The board was set to vote Monday on a proposal by Supervisor Leslie Katz that would have kick-started official negotiations between city officials and Disney to film a scene in the chamber for the upcoming Robin Williams movie "Bicentennial Man," but backed off consideration for one week when approval looked iffy.
Instead, additional back-room maneuvering will continue, to see whether the proposal can be made more palatable to skeptics and critics concerned about turning the venerable room into a temporary movie set.
Already, the original plan to charge Disney $5,000 a day to use the Manchurian oak-lined chamber has been revised to boost the daily rental rate to at least $20,000, Katz said. And other measures are being looked at to protect the site's architectural integrity.
Katz said several issues remain on the table, and a new proposal will be brought back to the board next Monday. Even then, there is no guarantee the board will grant approval.
Meanwhile, Rory Enke, a location manager for the multimillion-dollar production, said he wasn't sure whether Disney will bite at the new price and anticipated restrictions.
"We'll see," he said, when asked whether the company will agree to The City's demands. "We'll have to see whether they can work for us."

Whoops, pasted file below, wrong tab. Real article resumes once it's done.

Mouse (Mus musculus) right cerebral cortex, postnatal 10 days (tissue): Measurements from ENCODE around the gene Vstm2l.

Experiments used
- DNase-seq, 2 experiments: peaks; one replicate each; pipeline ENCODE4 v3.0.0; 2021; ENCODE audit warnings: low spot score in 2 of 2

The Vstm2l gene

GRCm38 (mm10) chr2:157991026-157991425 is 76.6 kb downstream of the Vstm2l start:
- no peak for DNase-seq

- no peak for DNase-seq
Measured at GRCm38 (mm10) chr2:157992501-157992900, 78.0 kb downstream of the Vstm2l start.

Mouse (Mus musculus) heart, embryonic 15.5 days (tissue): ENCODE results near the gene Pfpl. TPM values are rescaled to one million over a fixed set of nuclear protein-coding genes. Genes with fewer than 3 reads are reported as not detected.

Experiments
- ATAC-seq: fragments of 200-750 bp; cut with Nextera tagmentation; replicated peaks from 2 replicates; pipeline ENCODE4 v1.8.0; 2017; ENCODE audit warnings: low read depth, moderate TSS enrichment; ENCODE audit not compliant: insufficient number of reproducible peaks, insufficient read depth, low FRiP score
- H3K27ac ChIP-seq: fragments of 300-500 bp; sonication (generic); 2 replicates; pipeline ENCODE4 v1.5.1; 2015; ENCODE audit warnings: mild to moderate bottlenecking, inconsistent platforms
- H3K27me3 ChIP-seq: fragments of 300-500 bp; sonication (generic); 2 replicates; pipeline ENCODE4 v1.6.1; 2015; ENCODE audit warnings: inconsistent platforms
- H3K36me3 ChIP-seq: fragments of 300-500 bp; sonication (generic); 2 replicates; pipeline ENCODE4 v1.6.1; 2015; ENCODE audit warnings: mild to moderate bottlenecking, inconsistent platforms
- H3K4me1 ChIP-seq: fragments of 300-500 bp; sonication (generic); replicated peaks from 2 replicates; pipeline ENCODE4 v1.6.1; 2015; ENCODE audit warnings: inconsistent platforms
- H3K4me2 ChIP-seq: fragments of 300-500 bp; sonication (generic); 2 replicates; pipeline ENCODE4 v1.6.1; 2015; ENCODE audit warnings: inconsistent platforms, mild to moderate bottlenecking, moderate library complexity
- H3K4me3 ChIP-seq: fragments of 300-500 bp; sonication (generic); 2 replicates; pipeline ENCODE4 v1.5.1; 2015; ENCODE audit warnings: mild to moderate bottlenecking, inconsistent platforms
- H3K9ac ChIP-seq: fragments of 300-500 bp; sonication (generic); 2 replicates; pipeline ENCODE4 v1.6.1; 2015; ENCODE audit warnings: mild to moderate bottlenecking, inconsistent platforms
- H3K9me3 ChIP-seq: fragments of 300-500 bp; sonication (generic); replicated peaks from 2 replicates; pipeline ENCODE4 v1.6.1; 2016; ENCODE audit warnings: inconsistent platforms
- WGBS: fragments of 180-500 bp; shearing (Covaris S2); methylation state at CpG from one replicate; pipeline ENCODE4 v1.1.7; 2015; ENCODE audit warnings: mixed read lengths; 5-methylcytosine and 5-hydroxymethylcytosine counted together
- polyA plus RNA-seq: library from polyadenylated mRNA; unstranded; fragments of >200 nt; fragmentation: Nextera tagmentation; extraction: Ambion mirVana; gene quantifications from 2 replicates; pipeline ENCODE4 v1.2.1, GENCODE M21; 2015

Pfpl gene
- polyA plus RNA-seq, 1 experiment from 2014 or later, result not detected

Guidelines for commercial filming in the elaborate meeting room have yet to be developed. City Architect Tony Irons and other city officials will attempt to draft a plan over the next week to present to the board at its next meeting. Supervisor Michael Yaki said issues that might be addressed are lighting restrictions, a limit on the number of days that the room can be used for filming, and other safeguards to protect the chamber from potential damage.
Katz said requirements for insurance and other financial obligations also will be shored up.
City Hall, a national landmark building, recently underwent a major renovation that cost nearly $300 million.
The planned guidelines would affect all potential movie projects in the chamber, not just "Bicentennial Man," a movie set in the future with Williams as a robot with humanlike feelings. In the movie, the legislative chamber would serve as a courtroom in which Williams' character makes an impassioned pitch for the rights of robots.
Disney wants to use the room for five days or so in April or June. In addition to the daily rental fee, Disney would pay $300 a day for a Film Commission permit.
The project has the strong backing of the mayor's film office, although Mayor Willie Brown has yet to publicly give a thumbs-up or a thumbs-down.
©1999 San Francisco Examiner